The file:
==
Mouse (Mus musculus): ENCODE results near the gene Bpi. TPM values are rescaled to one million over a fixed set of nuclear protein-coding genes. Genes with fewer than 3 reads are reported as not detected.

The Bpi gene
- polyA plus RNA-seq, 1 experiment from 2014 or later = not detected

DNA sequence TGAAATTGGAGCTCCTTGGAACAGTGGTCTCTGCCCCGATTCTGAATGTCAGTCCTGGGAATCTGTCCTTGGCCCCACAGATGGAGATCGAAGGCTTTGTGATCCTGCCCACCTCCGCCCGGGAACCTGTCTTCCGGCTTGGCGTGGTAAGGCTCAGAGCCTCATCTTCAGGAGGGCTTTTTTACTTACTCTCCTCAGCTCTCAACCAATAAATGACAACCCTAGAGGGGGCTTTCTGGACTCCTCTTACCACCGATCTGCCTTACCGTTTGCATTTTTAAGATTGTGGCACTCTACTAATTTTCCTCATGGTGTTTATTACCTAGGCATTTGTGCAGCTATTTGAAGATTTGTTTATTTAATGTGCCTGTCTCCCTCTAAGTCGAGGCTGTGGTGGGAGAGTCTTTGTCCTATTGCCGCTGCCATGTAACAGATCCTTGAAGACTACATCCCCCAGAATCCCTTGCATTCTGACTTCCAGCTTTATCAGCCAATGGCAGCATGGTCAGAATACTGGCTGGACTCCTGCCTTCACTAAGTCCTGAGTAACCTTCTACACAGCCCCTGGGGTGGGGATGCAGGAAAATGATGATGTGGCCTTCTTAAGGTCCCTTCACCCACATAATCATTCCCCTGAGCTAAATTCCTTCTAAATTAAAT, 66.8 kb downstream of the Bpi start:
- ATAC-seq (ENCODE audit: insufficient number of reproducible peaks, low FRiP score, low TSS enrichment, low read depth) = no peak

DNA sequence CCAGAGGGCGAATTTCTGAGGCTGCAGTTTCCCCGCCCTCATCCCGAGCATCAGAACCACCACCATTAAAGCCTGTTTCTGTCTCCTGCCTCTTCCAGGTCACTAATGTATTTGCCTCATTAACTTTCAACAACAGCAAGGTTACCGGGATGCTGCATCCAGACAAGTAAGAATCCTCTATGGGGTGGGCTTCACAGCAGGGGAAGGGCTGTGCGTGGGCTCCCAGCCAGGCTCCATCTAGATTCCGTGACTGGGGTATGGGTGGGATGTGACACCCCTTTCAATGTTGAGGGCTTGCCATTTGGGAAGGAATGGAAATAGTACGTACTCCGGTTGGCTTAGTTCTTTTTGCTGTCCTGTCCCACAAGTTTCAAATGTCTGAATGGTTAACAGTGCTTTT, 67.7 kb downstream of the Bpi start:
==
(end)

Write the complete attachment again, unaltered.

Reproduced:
Mouse (Mus musculus): ENCODE results near the gene Bpi. TPM values are rescaled to one million over a fixed set of nuclear protein-coding genes. Genes with fewer than 3 reads are reported as not detected.

The Bpi gene
- polyA plus RNA-seq, 1 experiment from 2014 or later = not detected

DNA sequence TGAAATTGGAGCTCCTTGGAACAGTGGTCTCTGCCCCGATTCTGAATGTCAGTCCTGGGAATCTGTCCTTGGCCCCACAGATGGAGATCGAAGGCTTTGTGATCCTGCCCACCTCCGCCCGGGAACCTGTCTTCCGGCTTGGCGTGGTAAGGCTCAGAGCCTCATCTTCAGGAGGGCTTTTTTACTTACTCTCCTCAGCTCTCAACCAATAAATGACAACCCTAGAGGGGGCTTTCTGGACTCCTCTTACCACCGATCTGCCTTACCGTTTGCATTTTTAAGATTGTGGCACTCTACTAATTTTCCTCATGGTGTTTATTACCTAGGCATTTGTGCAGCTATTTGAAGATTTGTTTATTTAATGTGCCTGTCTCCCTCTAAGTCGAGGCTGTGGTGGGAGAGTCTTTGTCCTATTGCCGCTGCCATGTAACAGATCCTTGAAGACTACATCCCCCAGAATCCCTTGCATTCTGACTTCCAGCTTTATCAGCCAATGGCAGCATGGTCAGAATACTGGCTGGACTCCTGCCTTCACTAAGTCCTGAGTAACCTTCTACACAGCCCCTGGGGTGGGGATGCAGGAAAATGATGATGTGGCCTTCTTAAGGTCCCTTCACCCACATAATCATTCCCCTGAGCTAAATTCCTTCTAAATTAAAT, 66.8 kb downstream of the Bpi start:
- ATAC-seq (ENCODE audit: insufficient number of reproducible peaks, low FRiP score, low TSS enrichment, low read depth) = no peak

DNA sequence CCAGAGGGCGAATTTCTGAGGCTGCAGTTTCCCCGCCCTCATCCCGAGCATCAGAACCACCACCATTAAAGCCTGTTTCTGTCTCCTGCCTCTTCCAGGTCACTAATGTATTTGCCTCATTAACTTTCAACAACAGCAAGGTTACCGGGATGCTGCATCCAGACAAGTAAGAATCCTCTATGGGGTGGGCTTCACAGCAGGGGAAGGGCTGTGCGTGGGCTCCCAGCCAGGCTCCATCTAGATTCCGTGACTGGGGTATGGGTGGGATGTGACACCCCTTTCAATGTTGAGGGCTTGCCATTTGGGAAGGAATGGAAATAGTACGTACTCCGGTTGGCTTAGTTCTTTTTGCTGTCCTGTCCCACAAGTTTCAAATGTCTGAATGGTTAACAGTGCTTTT, 67.7 kb downstream of the Bpi start: